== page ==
1 / 6

100 likes | 660 Vues

Conservation of Angular Momentum, Change in Angular Momentum and, Angular Impulse. October. Conservation of Angular Momentum. L mom is a conserved quantity/remains constant in the absence of an external force (i.e. torque)

Télécharger la présentation
## Conservation of Angular Momentum, Change in Angular Momentum and, Angular Impulse

**An Image/Link below is provided (as is) to download presentation**
Download Policy: Content on the Website is provided to you AS IS for your information and personal use and may not be sold / licensed / shared on other websites without getting consent from its author.
Content is provided to you AS IS for your information and personal use only.
Download presentation by click this link.
While downloading, if for some reason you are not able to download a presentation, the publisher may have deleted the file from their server.
During download, if you can't get a presentation, the file might be deleted by the publisher.

E N D

**Conservation of Angular Momentum, Change in Angular Momentum**and, Angular Impulse October**Conservation of Angular Momentum**• Lmom is a conserved quantity/remains constant in the absence of an external force (i.e. torque) • Since Lmom is a constant for an isolated system, and because the Lmom formula can be rearranged to give v = Lmom /(mr), the velocity v and the separation r are inversely correlated. • thus, conservation of angular momentum demands that a decrease in the separation r be accompanied by an increase in the velocity v, and vice versa. • We observed this during our Ironman demo: mrBIGvsmall = mrsmallvBIG Another example**Change in Angular Momentum**• How do we deal with a change in angular momentum (∆ Lmomor∆ Iω)? • The same way we did with a change in linear momentum • Recall, for linear momentum: Change in linear momentum = ∆P= m∆v • Same for change in angular momentum except symbols change: Change in Angular momentum = ∆Lmom= I ∆ ω where ∆ ω = ω2- ω1 • Let’s try Example 2 part “a” from pg.56**Angular Impulse**• Recall from linear impulse that J=F∆t which means that a linear impulse is the result of a force applied in a certain amount of time ex. Hydraulic spreader (HUGE jaw force applied to outer edges of car door for 1min results in HUGE IMPULSE to pry open door) • Angular Impulse is what causes objects to start or stop rotating • Like linear impulse it still happens in a certain amount of time EXCEPT, since rotation, the force required to start that rotation is called TORQUE • TORQUE is a force applied from a certain distance from the center of object such that; Torque(T) = Fxd where F(N or lb), d (m or ft), T (N.m or lb.ft)**Working with Angular Impulse**• Angular Impulse causes rotation when torque (F x d) is applied to an object in a certain period of time. • Screw begins to turn due to angular impulse applied from wrench Ang.Imp. = (Fxd)∆t where Ang.Imp. has units (N.m).s or (lb.ft).s • we could re-write equation as Ang.Imp.= T∆t • And of course don’t forget: Impulse (in this case angular impulse) is what causes change in momentum so: • Let’s try part “b” of Example 2 pg.56 T∆t = I∆ω**Classwork/Homework (whatever is not finished in class must**be finished for hmwk) • Read pg.44-50 • Complete Qd-g from Let’s Review units on pg.55 • Complete Student Exercises(#1-11) on pg.51. You must write out the full question for Q1-10 and use GFS for #11. • Answer Qs #4-6 on pg.57 of workbook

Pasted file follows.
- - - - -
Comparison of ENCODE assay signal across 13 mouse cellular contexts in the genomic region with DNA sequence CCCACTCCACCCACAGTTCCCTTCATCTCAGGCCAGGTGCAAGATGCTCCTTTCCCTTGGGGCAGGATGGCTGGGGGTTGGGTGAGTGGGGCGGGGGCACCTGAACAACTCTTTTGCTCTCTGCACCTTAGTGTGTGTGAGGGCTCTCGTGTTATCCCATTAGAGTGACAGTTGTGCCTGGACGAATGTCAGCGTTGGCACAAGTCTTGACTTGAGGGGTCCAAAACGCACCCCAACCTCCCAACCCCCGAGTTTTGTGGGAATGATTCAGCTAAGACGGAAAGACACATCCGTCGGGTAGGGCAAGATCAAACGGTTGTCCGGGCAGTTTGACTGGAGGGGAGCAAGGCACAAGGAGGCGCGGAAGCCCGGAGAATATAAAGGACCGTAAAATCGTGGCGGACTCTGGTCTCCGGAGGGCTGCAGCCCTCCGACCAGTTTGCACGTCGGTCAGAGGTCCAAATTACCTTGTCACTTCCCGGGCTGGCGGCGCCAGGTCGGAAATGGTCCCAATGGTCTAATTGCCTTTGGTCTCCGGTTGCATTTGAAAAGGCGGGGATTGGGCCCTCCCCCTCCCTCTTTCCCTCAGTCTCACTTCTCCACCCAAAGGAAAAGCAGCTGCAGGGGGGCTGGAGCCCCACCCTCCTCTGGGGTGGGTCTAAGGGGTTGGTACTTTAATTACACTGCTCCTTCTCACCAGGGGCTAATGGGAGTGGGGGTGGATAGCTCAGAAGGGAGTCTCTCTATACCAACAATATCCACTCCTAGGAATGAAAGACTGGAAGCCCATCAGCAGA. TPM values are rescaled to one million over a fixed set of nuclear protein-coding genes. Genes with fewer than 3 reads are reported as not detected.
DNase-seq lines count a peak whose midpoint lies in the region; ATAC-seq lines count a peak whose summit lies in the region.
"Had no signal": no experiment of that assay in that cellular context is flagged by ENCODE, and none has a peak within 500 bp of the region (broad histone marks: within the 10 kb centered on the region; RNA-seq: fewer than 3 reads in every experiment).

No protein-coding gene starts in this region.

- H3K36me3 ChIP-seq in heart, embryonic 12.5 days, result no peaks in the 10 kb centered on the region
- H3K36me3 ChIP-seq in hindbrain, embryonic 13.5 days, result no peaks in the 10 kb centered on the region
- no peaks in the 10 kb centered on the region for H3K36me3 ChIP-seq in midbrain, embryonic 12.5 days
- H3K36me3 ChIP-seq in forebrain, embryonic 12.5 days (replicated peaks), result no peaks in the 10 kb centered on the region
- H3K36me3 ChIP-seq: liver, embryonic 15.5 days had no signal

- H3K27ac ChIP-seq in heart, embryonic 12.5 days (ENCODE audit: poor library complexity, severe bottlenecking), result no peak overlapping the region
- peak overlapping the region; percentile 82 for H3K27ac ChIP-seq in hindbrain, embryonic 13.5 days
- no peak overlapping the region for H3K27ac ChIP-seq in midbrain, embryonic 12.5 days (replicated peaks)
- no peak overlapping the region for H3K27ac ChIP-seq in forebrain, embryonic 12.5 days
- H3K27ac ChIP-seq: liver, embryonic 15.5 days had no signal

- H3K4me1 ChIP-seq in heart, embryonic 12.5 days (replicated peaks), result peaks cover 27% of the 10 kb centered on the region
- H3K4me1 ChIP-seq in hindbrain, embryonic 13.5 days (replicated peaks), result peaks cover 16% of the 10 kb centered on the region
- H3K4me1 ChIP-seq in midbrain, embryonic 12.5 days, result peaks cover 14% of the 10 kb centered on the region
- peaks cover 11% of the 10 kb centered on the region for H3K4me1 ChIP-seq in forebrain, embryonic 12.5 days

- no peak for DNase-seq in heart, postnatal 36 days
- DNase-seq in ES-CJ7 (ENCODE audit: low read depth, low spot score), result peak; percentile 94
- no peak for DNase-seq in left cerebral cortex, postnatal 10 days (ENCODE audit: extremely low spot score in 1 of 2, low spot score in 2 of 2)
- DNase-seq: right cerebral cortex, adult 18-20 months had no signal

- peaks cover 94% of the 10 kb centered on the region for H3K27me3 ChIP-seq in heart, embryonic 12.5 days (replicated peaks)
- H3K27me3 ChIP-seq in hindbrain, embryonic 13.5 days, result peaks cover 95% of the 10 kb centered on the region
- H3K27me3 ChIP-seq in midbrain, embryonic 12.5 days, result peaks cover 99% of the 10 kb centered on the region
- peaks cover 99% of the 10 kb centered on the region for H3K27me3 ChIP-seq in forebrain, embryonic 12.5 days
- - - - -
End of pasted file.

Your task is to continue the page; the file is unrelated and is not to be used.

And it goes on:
More Related